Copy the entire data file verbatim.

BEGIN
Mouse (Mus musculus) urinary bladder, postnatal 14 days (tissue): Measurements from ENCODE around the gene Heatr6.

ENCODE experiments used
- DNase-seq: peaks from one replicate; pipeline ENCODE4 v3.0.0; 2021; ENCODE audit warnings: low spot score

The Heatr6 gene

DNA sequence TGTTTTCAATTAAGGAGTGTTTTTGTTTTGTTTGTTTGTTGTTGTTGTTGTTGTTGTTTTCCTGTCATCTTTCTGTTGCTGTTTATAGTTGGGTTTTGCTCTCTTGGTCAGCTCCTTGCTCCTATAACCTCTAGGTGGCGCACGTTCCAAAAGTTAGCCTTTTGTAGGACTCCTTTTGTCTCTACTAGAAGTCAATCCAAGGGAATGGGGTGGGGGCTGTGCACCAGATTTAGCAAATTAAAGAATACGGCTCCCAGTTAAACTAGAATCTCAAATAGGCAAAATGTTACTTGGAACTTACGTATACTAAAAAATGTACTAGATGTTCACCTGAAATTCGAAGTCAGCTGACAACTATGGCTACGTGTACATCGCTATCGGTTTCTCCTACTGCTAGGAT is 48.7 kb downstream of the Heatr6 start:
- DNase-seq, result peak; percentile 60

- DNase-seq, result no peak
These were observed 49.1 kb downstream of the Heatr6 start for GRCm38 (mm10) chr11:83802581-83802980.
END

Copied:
Mouse (Mus musculus) urinary bladder, postnatal 14 days (tissue): Measurements from ENCODE around the gene Heatr6.

ENCODE experiments used
- DNase-seq: peaks from one replicate; pipeline ENCODE4 v3.0.0; 2021; ENCODE audit warnings: low spot score

The Heatr6 gene

DNA sequence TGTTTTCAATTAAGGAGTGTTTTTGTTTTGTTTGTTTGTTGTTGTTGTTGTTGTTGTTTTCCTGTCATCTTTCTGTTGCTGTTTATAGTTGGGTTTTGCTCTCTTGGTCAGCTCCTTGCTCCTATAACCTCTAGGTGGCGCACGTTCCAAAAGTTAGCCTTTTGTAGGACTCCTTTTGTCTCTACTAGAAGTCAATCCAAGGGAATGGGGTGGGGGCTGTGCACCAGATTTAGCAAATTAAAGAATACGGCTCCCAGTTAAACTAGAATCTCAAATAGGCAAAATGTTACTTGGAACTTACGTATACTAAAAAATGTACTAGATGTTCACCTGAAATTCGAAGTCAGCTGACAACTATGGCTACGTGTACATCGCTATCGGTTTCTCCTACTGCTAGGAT is 48.7 kb downstream of the Heatr6 start:
- DNase-seq, result peak; percentile 60

- DNase-seq, result no peak
These were observed 49.1 kb downstream of the Heatr6 start for GRCm38 (mm10) chr11:83802581-83802980.